These days, especially in the American Church, most believers feel they have to wear the “super spiritual, got it all together” mask and act as if their lives are perfect. Very few feel comfortable being open and honest about their struggles, addictions, and fears for fear of being judged and condemned.

That’s sad. That’s also not at all the Church Jesus had in mind when He prayed that they be united and one just as He and the Father are one. That’s not the Church portrayed in Acts as sharing possessions and helping out the less fortunate.

That’s not the kind that will draw the hurting and helpless, the kind Jesus told us to reach out to.

Pretending to be perfect is a damaging facade in two ways. First, it’s an impossible illusion to maintain because no one is perfect. Second, it creates the false image that to become a believer, you can’t have any issues or problems or sin-issues.

I think what people are looking for when they look to believers are people who make mistakes and fess up to those mistakes, who fail miserably and pick themselves up and move on, who have flaws and choose to see the good in themselves and others.

I’m praying that I can live with that kind of authenticity. I’m praying you will seek to be just as honest and real and transparent in your own lives as well.

Remember, God above all knows your deepest secrets, your utmost failures and flaws, and loves you just as you are. Not as you wish you could be or how you see yourself on your very best days but just exactly as you are when you’re feeling lowest.

That’s the kind of love I’m craving and the only kind of love that can change me into someone who can love others the same way.


More for Those With Broken Hearts

I have something I’ve learned about having my heart broken a few times that I want to pass along to you. First of all, I want to say that okay to grieve when your love or interest in someone goes unrequited. It’s okay to hurt. I think it requires as much of a grieving process as losing a loved one, because you’re seeing the death of a dream that was very dear to your heart.

I think it’s okay to be brutally open and honest with God about the pain. He can take it. Besides, he already knows those feelings that you pretend aren’t there when you tell yourself that you’re fine.

That said, I think one good thing out of having your heart broken is that it is never again the same shape as it was, pre-break. It’s larger. And if you choose the path of healing versus the path of grudges and bitterness, good things can come out of the pain, such as these:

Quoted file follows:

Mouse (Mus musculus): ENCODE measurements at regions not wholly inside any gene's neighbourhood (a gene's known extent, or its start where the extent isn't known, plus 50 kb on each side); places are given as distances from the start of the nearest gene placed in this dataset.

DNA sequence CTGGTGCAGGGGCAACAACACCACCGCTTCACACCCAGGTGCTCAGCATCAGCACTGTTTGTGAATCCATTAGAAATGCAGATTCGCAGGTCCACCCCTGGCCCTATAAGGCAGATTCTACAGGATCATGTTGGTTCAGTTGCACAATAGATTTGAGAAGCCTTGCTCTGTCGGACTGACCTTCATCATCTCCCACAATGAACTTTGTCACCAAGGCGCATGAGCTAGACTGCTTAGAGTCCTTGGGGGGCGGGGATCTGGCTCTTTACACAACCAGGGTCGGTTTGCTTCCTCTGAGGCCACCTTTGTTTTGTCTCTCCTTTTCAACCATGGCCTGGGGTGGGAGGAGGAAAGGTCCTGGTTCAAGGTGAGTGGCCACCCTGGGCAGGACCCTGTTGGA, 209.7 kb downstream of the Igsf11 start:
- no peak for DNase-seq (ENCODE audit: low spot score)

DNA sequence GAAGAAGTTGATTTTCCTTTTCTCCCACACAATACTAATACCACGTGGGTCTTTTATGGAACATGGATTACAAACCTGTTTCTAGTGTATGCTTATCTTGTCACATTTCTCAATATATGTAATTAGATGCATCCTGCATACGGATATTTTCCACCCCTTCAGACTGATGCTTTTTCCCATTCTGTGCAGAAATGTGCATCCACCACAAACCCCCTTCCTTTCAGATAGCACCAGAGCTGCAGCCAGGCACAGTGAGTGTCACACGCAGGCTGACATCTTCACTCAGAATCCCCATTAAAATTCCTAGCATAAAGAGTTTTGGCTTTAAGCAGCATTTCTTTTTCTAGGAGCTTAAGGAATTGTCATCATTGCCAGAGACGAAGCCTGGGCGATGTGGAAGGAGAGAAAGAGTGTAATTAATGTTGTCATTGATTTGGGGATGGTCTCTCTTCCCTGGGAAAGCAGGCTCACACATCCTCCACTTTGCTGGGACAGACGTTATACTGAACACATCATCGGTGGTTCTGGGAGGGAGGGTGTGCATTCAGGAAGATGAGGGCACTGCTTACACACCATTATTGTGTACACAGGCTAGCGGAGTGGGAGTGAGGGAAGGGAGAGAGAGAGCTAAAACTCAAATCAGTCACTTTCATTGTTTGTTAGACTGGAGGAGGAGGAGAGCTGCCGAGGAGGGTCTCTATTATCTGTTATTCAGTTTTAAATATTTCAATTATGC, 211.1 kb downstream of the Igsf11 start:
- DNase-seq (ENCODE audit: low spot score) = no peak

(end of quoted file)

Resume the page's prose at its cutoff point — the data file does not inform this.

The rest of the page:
You have more room to love others and you have an increased sensitivity to those in pain around you who need your love.

You give more grace toward those who act out of their own hurt toward you because you remember when you did the same out of the great pain you were once in.

You have more compassion and tenderness in general because you know what it’s like to need it and find it so you want others to experience the same joy you did.

Finally, you become a little more like Jesus because you’ve shared in his sufferings. Jesus above all knows the pain of a broken heart, both physically and metaphorically. He’s the one who wept over Jerusalem because they wouldn’t come to him and find life and freedom. His heart was just as broken that day as when the spear pierced his side into his heart.

So remember that there is nothing broken that God can’t take and make beautiful. No, not just beautiful like it was before. It won’t ever be the same. It will be much, much better.




Live Naked

I need to preface this blog by emphatically stating that by “live naked,” I so do not mean join a nudist colony or walk around all day in your birthday suit. If you do, we will disavow all knowledge and pretend you don’t exist. This blog will self-destruct in 15 seconds. . . .

For real, I do think that we need to live naked. By that, I mean live transparently and honestly. You will always be a second-rate version of someone else, but a first-rate version of you, because God made you to be you, only you, and no one else.

That means you don’t have to force yourself to believe that everything is fine when it’s not. You can honestly admit that you’re having a bad day, that your brokenness is showing, and that you feel completely inadequate to handle what the day is throwing at you.

To like naked is to live a life that is 100% 24/7 completely and utterly dependent on God for every single moment and every single thing. You know you need God in the next moment to avoid a full-on falling apart mental and emotional meltdown. You need all of God’s strength to hold you together and you need all of his love to keep you sane.

To live naked is to live trusting without understanding, following without knowing the way, and believing without having all (or even most) of the answers.